How to use an Azure VM Managed Service Identity (MSI) for sign-in and token acquisition

Managed Service Identity (MSI) is a preview feature of Azure Active Directory. Make sure you review the known issues before you begin. For more information about previews, see Supplemental Terms of Use for Microsoft Azure Previews.

After you've enabled MSI on an Azure VM, you can use the MSI for sign-in and to request an access token. This article shows you various ways to use an MSI service principal for sign-in, and acquire an app-only access token to access other resources, including:

  • Silent/unattended sign-in from PowerShell or Azure CLI
  • Token acquisition for various clients, including .NET, PowerShell, Bash/CURL, REST
  • Sign-in using an Azure SDK, including .NET, Java, Node.js, Python, Ruby

Prerequisites

If you're unfamiliar with MSI, check out the Managed Service Identity overview.

If you don't already have an Azure account, sign up for a free account before continuing.

If you plan to use the PowerShell examples in this article, be sure to install Azure PowerShell version 4.3.1 or greater. If you plan to use the Azure CLI examples in this article, you have three options:

  • Use Azure Cloud Shell from the Azure portal.
  • Use the embedded Azure Cloud Shell via the "Try It" button, located in the top right corner of Azure CLI code blocks.
  • Install the latest version of CLI 2.0 (2.0.13 or later) if you prefer to use CLI in a local command prompt.

Important

How to sign in from PowerShell or CLI using MSI

Previously, running a script under its own identity meant:

  • registering it as a confidential/web client application with Azure AD
  • signing in using the application's client ID/secret credentials

With MSI, your script client no longer needs to register with Azure AD nor provide credentials. In the examples below, we show how to use a VM's MSI service principal for sign-in.

Azure PowerShell

The following script demonstrates how to:

  • acquire an MSI access token for an Azure VM
  • use the access token to sign in to Azure AD under the corresponding MSI service principal
  • use the MSI service principal to make an Azure Resource Manager call, to obtain the ID of the service principal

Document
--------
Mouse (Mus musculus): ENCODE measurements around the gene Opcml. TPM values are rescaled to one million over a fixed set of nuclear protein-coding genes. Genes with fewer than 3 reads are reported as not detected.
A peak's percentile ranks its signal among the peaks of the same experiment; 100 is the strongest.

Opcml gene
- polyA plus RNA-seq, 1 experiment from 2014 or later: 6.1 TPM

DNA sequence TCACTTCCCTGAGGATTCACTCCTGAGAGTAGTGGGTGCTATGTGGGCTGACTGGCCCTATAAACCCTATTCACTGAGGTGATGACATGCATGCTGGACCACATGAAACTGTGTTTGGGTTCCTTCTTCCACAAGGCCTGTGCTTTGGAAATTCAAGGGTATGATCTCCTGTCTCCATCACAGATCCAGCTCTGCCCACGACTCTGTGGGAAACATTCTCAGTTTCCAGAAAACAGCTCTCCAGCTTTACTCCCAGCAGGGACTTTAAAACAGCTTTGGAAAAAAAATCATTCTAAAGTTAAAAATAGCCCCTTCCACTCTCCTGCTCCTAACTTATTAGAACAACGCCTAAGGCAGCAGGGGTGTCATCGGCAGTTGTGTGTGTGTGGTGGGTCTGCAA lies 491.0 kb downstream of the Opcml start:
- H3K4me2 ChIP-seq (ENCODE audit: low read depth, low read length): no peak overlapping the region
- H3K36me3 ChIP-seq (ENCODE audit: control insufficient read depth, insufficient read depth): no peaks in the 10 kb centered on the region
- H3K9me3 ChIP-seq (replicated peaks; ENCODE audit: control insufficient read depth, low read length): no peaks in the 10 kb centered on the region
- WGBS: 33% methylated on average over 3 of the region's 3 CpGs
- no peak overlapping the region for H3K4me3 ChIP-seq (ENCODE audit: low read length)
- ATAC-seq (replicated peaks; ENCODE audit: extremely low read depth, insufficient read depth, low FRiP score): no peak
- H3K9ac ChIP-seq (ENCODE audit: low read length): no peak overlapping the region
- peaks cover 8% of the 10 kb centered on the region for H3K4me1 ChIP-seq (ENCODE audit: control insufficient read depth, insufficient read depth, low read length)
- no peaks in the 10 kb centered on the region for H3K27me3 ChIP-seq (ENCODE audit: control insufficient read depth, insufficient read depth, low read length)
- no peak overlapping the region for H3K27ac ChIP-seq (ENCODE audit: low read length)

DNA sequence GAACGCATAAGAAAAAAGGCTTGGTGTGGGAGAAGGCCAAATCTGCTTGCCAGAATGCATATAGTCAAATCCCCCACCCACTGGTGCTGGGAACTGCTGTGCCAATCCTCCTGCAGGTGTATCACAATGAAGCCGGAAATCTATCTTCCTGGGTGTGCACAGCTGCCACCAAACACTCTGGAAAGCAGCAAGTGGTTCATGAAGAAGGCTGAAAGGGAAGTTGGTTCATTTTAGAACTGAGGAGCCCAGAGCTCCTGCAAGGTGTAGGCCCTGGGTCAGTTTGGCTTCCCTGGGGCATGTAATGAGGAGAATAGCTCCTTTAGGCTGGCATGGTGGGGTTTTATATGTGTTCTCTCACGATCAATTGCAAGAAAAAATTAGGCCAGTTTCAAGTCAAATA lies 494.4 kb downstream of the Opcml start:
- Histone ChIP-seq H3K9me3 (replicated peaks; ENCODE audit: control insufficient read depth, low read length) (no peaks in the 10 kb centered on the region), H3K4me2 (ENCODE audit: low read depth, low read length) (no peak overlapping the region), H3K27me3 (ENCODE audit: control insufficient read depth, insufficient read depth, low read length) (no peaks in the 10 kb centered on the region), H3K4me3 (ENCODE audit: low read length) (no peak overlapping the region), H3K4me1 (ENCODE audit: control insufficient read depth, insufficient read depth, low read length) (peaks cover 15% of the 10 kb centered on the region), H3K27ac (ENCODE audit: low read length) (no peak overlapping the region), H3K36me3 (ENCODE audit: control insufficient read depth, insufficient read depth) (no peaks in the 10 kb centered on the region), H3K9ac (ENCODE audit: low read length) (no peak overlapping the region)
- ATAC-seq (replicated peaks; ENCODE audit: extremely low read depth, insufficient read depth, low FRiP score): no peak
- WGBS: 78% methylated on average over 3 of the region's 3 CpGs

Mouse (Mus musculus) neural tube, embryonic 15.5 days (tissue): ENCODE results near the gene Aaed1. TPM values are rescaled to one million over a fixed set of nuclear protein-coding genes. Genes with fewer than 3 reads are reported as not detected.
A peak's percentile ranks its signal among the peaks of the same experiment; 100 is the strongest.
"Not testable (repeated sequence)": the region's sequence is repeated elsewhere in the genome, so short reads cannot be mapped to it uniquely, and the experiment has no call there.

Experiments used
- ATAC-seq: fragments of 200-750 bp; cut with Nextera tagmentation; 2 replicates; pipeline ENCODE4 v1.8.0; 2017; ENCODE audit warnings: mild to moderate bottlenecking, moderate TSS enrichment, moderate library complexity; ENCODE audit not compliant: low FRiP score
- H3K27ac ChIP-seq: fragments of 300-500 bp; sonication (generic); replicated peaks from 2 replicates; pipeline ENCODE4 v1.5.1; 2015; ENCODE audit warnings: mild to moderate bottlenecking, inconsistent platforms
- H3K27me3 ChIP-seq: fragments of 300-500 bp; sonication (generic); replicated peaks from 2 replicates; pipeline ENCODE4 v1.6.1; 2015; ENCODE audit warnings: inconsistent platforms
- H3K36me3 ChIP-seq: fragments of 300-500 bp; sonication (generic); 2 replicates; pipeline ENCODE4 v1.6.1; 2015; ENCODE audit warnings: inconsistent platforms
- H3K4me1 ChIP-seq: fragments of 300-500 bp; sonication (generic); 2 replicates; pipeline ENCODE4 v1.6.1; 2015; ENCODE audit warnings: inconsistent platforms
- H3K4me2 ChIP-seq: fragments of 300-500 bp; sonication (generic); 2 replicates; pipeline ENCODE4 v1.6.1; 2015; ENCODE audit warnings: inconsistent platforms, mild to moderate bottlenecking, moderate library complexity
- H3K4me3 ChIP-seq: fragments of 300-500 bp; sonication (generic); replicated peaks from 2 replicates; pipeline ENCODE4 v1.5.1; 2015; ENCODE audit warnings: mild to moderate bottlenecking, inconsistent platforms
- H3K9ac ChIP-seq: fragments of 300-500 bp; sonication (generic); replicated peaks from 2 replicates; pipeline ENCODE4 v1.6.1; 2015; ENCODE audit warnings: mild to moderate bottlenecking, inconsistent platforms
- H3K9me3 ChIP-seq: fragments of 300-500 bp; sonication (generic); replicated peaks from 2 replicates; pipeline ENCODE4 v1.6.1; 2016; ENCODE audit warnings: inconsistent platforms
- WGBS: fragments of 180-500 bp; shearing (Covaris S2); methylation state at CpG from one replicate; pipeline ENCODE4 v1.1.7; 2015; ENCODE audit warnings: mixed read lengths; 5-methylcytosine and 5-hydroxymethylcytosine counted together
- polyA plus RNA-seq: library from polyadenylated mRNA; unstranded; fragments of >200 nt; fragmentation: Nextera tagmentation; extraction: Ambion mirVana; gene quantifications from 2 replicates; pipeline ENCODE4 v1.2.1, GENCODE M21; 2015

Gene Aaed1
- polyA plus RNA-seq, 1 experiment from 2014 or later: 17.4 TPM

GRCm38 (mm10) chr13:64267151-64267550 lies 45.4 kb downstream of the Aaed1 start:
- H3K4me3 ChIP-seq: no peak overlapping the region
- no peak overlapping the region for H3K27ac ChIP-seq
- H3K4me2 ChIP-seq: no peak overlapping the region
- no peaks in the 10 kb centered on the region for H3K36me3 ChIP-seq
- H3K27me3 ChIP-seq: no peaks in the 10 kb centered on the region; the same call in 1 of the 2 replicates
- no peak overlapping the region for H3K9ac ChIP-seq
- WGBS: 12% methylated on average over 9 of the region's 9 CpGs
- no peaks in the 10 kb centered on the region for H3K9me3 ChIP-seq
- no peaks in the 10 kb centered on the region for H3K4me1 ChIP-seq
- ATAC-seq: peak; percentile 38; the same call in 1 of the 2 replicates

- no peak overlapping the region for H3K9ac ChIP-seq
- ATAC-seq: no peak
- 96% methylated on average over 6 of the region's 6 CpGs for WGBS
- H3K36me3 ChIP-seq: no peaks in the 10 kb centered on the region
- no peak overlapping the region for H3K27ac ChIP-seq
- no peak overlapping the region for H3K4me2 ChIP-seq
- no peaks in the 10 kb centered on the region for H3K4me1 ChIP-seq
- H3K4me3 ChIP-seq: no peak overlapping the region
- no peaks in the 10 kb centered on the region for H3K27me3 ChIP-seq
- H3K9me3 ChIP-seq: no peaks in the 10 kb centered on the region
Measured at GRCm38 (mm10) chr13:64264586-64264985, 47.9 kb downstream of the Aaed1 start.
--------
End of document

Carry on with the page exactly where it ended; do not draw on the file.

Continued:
# Get an access token from MSI
$response = Invoke-WebRequest -Uri http://localhost:50342/oauth2/token `
                              -Method GET -Body @{resource="https://management.azure.com/"} -Headers @{Metadata="true"}
$content =$response.Content | ConvertFrom-Json
$access_token = $content.access_token

# Use the access token to sign in under the MSI service principal
Login-AzureRmAccount -AccessToken $access_token -AccountId “CLIENT”

# The MSI service principal is now signed in for this session.
# Next, a call to Azure Resource Manager is made to get the service principal ID for the VM's MSI. 
$spID = (Get-AzureRMVM -ResourceGroupName <RESOURCE-GROUP> -Name <VM-NAME>).identity.principalid
echo "The MSI service principal ID is $spID"

Azure CLI

The following script demonstrates how to:

  • sign in to Azure AD under the VM's MSI service principal
  • use the MSI service principal to make an Azure Resource Manager call, to obtain the ID of the service principal
az login --msi
spID=$(az resource list -n <VM-NAME> --query [*].identity.principalId --out tsv)
echo The MSI service principal ID is $spID

How to acquire an access token from MSI

Using MSI, your client application/script no longer needs to register with Azure AD, nor present its client ID and secret to obtain an access token. Your client can simply ask the local MSI endpoint for an access token, without presenting application credentials. The app-only access token is issued for the MSI service principal, suitable for use as a bearer token in service-to-service calls requiring client credentials.

In the examples below, we show how to use a VM's MSI for token acquisition.

.NET

Important

The Azure AD Authentication Library (ADAL) is not integrated with MSI. To obtain an access token using MSI, make a request to the local MSI endpoint in a VM. For more information, see MSI FAQs and known issues.

// Build request to acquire MSI token
HttpWebRequest request = (HttpWebRequest)WebRequest.Create("http://localhost:50342/oauth2/token?resource=https://management.azure.com/");
request.Headers["Metadata"] = "true";
request.Method = "GET";

try
{
    // Call /token endpoint
    HttpWebResponse response = (HttpWebResponse)request.GetResponse();

    // Pipe response Stream to a StreamReader, and extract access token
    StreamReader streamResponse = new StreamReader(response.GetResponseStream()); 
    string stringResponse = streamResponse.ReadToEnd();
    JavaScriptSerializer j = new JavaScriptSerializer();
    Dictionary<string, string> list = (Dictionary<string, string>) j.Deserialize(stringResponse, typeof(Dictionary<string, string>));
    string accessToken = list["access_token"];
}
catch (Exception e)
{
    string errorText = String.Format("{0} \n\n{1}", e.Message, e.InnerException != null ? e.InnerException.Message : "Acquire token failed");
}

Azure PowerShell

# Get an access token from MSI
$response = Invoke-WebRequest -Uri http://localhost:50342/oauth2/token `
                              -Method GET -Body @{resource="https://management.azure.com/"} -Headers @{Metadata="true"}